That with music loud and long,
I would build that dome in air,
That sunny dome! those caves of ice !
And all who heard should see them there,
And all should cry, Beware! Beware !
His flashing eyes, his floating hair!
Weave a circle round him thrice,
And close your eyes with holy dread,
For he on honey-dew hath fed,
And drank the milk of Paradise. S. T. COLERIDGE.

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221. THE RIME OF THE ANCIENT MARINER It is an ancient mariner,

The ship was cheered, the harbour And he stoppeth one of three.

cleared, * By thy long grey beard and Merrily did we drop eye

Below the kirk, below the hill, Now wherefore stopp’st thou me ? Below the lighthouse top. 'The Bridegroom's doors

The sun came up upon the left, opened wide

Out of the sea came he ! And I am next of kin ;

And he shone bright, and on the The guests are met, the feast is


Went down into the sea. May'st hear the merry din.' He holds him with his skinny hand, Higher and higher every day,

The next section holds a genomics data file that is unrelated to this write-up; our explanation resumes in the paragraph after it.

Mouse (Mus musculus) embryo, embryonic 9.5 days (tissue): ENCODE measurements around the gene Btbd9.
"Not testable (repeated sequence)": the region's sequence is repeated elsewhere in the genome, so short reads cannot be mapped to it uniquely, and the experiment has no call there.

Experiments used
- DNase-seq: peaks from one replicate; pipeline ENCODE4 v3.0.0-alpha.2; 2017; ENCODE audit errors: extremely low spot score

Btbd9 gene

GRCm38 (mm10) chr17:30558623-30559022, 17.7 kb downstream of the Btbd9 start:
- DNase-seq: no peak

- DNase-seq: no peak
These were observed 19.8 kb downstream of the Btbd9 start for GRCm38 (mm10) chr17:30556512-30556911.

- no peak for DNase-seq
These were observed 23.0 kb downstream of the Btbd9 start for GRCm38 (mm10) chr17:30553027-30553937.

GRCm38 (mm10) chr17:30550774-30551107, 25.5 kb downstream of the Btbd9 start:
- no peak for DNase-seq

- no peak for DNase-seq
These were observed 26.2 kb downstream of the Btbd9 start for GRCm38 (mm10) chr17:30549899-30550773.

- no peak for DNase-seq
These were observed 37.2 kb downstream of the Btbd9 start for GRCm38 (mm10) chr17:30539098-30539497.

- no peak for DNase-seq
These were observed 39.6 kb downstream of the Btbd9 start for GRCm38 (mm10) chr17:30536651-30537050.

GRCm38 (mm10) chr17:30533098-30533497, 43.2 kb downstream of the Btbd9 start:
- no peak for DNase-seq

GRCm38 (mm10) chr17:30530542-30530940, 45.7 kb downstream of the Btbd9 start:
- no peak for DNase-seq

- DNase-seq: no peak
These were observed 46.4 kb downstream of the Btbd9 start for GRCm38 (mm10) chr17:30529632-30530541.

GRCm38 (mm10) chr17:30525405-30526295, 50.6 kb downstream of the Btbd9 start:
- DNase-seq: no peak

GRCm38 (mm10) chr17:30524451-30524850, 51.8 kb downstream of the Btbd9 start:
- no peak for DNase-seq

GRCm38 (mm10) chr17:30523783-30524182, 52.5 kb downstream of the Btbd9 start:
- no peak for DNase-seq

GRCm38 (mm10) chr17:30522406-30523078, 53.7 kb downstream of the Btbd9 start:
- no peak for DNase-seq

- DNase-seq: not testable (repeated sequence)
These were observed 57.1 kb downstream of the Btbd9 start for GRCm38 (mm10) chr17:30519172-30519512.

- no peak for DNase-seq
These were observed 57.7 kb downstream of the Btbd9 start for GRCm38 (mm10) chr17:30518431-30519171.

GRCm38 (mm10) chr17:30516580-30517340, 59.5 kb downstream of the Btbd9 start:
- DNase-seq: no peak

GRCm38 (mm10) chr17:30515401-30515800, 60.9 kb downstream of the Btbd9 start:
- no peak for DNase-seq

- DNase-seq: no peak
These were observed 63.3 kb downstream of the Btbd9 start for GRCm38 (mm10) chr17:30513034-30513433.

Till over the mast at noon* There was a ship,' quoth he. * Hold off! unband me, grey

The Wedding-Guest here beat his beard loon !'


For he heard the loud bassoon. Eftsoons his hand dropt he. He holds him with his glittering

The bride hath paced into the hall, eye

Red as a rose is she ; The Wedding-Guest stood still, Nodding their heads before her And listens like a three years' goes child :

The merry minstrelsy. The Mariner hath his will.

The Wedding-Guest he beat his The Wedding-Guest saton a stone: breast, He cannot choose but hear

Yet he cannot choose but hear; And thus spake on that ancient And thus spake on that ancient

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The bright-eyed Mariner.

The bright-eyed Mariner.